The establishment of a Center for Protein Dynamics at Binghamton University is a top priority for the state in 2003, according to the Research Foundation of the State University of New York.
The Research Foundation’s support for the proposed center is detailed in the corporation’s March 2002 Board Report. According to that report, the Research Foundation is backing an initiative calling for a Center of Excellence based on a protein dynamics research at Binghamton as one of five focus areas in its 2003 federal appropriations process.
A private, nonprofit educational corporation, The SUNY Research Foundation administers externally funded grants and contracts for the State University of New York. Established in 1951, the Research Foundation facilitates research, education, and public service at Binghamton and 29 other state-operated SUNY locations.
Using technology to help identify and respond to life threatening disease processes is a major goal for Binghamton researchers whose work is supported by the University’s emerging Center for Protein Dynamics. Using biological principles and the latest in computer and laser technology, BU researchers are tracking the protein fingerprint of cellular activity to obtain a first-hand look at disease processes.
Based in proteomics -the study of all proteins produced by an organism and of the operational networks they form with one another- Binghamton research promises to help scientists extract from a single drop of blood, saliva, or urine a detailed portrait of the state of health or disease in an individual’s body. Eventually the field is expected to provide scientists with the information they need to create pharmaceutical keys that can be used to selectively turn protein activity on or off to improve patient health.
BU research initiatives, which have attracted more than 170 industrial partners, and about 60 institutional collaborators, are already leading to significant advances in disease and transplant diagnostics, early interventions in such diseases processes as diabetes, cancer and Alzheimer’s, and more appropriate treatment protocols for many diseases including cystic fybrosis.
The Research Foundation’s decision to back the establishment at Binghamton University of a Center for Excellence based on protein dynamics adds to a growing body of support from federal and state legislators in recent weeks.
Since January, U.S. Senators Charles Schumer, D-New York, and Hillary Rodham Clinton, D-New York, Congressman Maurice Hinchey, D-26th District, and state Senator Thomas Libous have each made special trips to the 828-acre BU campus to talk about BU research, particularly in the fields of medical diagnostics through protein dynamics, and advanced sensor design and threat detection.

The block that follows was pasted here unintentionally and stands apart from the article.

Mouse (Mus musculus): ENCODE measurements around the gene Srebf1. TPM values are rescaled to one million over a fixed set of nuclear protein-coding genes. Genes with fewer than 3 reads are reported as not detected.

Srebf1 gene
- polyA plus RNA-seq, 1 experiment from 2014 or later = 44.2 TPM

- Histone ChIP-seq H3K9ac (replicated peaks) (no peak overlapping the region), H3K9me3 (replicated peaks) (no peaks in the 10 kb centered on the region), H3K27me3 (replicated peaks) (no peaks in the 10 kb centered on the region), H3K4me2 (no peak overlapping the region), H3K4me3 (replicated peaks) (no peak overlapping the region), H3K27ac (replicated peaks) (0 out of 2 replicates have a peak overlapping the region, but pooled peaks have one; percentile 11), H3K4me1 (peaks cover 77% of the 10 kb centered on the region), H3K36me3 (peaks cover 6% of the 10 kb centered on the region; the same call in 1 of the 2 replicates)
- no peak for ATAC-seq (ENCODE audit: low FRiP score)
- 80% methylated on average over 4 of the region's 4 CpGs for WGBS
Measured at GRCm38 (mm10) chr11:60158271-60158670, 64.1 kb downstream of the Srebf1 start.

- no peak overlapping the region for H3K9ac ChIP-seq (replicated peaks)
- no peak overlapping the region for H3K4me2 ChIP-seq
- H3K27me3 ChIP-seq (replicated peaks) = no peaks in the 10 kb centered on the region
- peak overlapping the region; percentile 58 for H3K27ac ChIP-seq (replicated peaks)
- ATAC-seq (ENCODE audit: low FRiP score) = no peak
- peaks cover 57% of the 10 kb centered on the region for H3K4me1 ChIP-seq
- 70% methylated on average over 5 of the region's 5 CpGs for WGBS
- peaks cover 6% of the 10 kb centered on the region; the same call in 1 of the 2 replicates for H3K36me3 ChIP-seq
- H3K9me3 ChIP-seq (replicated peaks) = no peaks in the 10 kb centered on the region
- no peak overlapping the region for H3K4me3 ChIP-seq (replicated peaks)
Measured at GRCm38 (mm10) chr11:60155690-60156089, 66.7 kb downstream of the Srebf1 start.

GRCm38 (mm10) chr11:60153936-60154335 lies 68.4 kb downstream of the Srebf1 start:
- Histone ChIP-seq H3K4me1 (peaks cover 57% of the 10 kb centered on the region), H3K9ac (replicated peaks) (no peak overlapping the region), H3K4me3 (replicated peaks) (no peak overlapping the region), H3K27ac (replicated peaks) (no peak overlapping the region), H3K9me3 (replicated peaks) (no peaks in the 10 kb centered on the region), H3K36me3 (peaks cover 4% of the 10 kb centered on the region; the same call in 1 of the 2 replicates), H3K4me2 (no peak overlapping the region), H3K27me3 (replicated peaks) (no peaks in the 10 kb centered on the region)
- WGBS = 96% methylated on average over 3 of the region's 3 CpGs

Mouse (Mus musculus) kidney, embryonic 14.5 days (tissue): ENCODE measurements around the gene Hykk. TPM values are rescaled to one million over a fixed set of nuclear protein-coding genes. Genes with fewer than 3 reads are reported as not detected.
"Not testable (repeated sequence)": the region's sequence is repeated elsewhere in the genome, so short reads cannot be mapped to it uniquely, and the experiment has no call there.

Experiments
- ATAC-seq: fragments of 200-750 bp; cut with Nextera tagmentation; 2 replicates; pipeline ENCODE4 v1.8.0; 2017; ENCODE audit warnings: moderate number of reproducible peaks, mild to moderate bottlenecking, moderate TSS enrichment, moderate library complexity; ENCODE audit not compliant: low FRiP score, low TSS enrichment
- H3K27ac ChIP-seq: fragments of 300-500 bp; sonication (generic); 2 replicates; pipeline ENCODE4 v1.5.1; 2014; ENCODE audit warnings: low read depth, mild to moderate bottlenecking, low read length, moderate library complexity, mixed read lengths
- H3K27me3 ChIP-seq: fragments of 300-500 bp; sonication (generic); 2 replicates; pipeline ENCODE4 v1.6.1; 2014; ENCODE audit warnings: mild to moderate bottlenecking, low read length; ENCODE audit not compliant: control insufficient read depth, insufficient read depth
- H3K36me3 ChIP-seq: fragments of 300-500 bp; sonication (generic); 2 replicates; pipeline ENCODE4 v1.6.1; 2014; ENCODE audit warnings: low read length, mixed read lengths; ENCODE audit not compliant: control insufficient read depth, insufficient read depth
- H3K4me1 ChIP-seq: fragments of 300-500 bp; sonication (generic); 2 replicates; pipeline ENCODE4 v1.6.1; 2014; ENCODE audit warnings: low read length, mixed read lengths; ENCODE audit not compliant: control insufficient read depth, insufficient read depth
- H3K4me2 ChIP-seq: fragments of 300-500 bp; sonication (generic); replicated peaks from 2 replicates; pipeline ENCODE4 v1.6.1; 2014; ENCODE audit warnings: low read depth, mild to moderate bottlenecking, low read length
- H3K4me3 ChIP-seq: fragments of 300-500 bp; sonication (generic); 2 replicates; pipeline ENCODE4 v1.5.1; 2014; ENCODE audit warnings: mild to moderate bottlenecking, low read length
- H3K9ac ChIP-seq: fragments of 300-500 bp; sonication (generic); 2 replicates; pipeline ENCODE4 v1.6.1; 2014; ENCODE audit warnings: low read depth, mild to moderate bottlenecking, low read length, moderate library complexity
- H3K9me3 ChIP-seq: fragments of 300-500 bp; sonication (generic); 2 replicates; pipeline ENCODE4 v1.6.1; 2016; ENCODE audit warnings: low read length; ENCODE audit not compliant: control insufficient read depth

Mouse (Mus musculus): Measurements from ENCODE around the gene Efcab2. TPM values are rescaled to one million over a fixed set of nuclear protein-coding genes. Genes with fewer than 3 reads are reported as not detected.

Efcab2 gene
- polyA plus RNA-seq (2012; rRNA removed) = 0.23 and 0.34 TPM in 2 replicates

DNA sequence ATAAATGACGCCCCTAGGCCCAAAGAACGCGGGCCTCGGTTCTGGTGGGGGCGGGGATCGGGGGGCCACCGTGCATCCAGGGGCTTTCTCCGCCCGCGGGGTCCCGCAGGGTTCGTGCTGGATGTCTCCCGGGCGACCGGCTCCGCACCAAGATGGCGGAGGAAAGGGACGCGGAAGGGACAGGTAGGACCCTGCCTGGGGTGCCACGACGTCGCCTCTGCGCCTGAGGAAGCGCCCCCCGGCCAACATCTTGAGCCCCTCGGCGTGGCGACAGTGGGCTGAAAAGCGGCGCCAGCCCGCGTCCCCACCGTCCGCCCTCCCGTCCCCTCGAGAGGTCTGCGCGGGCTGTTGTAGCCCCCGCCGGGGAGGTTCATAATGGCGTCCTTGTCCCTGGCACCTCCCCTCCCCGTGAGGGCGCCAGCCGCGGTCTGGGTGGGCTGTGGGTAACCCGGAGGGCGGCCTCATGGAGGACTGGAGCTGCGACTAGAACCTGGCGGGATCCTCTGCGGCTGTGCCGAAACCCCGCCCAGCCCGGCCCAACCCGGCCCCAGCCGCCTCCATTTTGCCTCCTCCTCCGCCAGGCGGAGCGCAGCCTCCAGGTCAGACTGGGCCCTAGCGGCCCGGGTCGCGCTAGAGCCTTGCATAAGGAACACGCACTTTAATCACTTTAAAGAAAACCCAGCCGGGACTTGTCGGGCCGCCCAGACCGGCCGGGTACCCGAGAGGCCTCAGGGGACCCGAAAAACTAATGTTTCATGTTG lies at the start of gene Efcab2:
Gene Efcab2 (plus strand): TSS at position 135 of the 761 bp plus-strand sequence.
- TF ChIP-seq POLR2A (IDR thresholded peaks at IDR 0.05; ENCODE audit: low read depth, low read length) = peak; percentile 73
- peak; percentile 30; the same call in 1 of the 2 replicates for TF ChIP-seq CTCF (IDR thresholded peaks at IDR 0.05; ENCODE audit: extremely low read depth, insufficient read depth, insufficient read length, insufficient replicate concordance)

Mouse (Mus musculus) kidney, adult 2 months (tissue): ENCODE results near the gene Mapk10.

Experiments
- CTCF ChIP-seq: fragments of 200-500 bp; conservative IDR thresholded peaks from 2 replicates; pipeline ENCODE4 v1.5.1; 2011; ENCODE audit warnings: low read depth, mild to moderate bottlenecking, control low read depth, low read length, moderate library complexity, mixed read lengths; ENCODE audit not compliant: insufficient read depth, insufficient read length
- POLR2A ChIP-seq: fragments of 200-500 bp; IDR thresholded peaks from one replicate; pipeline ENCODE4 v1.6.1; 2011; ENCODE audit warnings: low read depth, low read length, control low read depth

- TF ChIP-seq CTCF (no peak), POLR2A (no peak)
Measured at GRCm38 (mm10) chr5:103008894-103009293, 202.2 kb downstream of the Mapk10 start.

“I’m prepared to help you in any way I can,” Schumer said during his January visit. “This is the future. I’m so glad Binghamton is pursing these initiatives.”
During her campus visit in mid-March, Clinton likewise noted feeling more confident about the future as a result of a briefing she received on BU research.
“What’s exciting about this state is that embedded within its borders is the future,” Clinton said. “Not only for people who live here but, I believe, the future we’re going to make for all of us. As I was listening to the president and others describe to me the research that is done here, I could see that future.”
Hinchey, who sits on the Appropriations Committee, heard presentations during his campus visit in late February on several research initiatives that are at key stages in their move from the laboratory into production. He learned, for instance, about advanced sensor design and threat detection work being done by Ronald Miles, professor of mechanical engineering, and Omowunmi Sadik, assistant professor of chemistry. Miles is working on auditory sensors that have both commercial and military applications. Sadik is working with a variety of scent-detection applications that can be applied in a variety of environmental and security issues.
Like protein dynamics, the design and application of sensors and sensory and threat detection devices is a developed, strategic research thrust at Binghamton University. With support from the Environmental Protection Agency (EPA), National Science Foundation (NSF), DARPA, and the Office of Naval Research (ONR), an interdisciplinary group of researchers in chemistry, biology, and engineering are developing a broad array of sensors and sensory materials for biological and chemical analyses and threat detection, as well as advanced motion and sound detection capabilities.
“The potential for creating new systems for developing solutions to problems that are now unsolvable are enormous,” said Hinchey, who sits on the federal Appropriations Committee. “The significance of this research is why I’m interested in working with the University on developing funding that will allow this research to continue and to grow.”
Support for Binghamton University biotechnologies research is also strong at the state level where Binghamton Senator Thomas Libous has pushed for inclusion of the University in the Senate’s $530 million Gen*NY*sis plan.
Under that plan, Binghamton University would receive $16 million for its Advanced Biotechnologies Center, a move that Libous said would have huge potential in terms of job creation and economic stimulus.
“We believe this (biotechnology) is the next wave of economic development,” Libous said.